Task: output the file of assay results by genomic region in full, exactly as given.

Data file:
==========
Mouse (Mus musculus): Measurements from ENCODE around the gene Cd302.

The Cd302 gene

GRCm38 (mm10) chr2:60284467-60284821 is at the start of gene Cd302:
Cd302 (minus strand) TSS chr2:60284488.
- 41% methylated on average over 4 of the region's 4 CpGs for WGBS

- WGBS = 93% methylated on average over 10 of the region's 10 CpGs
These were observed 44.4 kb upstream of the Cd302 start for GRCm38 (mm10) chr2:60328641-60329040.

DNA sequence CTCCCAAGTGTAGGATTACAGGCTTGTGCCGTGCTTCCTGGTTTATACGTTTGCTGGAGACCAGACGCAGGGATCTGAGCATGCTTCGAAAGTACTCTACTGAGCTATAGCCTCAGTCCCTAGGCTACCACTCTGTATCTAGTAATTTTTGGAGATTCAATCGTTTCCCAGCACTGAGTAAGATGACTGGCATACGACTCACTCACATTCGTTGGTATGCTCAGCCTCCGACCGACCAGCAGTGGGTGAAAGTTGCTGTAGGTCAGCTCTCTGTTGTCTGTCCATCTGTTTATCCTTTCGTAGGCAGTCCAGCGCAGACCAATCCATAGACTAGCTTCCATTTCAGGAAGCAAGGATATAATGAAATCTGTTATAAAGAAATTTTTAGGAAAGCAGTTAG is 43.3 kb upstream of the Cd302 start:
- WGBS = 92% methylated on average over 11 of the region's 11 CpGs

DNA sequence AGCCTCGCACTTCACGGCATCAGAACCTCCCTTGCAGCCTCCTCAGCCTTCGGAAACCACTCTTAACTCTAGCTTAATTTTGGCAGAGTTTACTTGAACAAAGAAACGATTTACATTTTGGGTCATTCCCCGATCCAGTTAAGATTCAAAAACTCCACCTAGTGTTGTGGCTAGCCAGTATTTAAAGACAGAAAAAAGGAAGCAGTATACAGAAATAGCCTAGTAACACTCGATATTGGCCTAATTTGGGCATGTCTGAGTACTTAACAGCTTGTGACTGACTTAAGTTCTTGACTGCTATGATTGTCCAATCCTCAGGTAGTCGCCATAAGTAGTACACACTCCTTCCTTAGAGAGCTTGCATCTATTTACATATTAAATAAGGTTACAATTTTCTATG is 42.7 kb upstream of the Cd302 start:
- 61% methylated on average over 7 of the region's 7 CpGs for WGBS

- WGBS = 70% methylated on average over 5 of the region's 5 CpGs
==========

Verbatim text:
Mouse (Mus musculus): Measurements from ENCODE around the gene Cd302.

The Cd302 gene

GRCm38 (mm10) chr2:60284467-60284821 is at the start of gene Cd302:
Cd302 (minus strand) TSS chr2:60284488.
- 41% methylated on average over 4 of the region's 4 CpGs for WGBS

- WGBS = 93% methylated on average over 10 of the region's 10 CpGs
These were observed 44.4 kb upstream of the Cd302 start for GRCm38 (mm10) chr2:60328641-60329040.

DNA sequence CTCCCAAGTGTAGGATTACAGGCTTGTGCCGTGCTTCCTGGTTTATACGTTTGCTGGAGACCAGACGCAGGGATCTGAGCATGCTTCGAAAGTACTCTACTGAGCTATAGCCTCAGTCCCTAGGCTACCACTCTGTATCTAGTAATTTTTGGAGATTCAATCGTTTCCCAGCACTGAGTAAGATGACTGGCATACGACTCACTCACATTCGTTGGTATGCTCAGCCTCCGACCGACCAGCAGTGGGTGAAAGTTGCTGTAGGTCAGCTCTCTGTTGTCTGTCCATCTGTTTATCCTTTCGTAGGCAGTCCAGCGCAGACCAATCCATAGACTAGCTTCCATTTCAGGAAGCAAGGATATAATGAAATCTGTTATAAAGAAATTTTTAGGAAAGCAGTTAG is 43.3 kb upstream of the Cd302 start:
- WGBS = 92% methylated on average over 11 of the region's 11 CpGs

DNA sequence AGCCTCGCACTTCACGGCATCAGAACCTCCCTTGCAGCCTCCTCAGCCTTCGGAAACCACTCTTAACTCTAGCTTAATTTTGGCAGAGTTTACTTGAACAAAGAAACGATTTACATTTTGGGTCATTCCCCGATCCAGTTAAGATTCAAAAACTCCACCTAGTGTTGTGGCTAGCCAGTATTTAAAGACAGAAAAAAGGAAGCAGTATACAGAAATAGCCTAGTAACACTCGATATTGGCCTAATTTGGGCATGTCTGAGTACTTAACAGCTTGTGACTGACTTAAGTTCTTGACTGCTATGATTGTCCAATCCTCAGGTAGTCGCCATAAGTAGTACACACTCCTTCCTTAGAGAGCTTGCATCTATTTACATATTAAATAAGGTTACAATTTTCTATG is 42.7 kb upstream of the Cd302 start:
- 61% methylated on average over 7 of the region's 7 CpGs for WGBS

- WGBS = 70% methylated on average over 5 of the region's 5 CpGs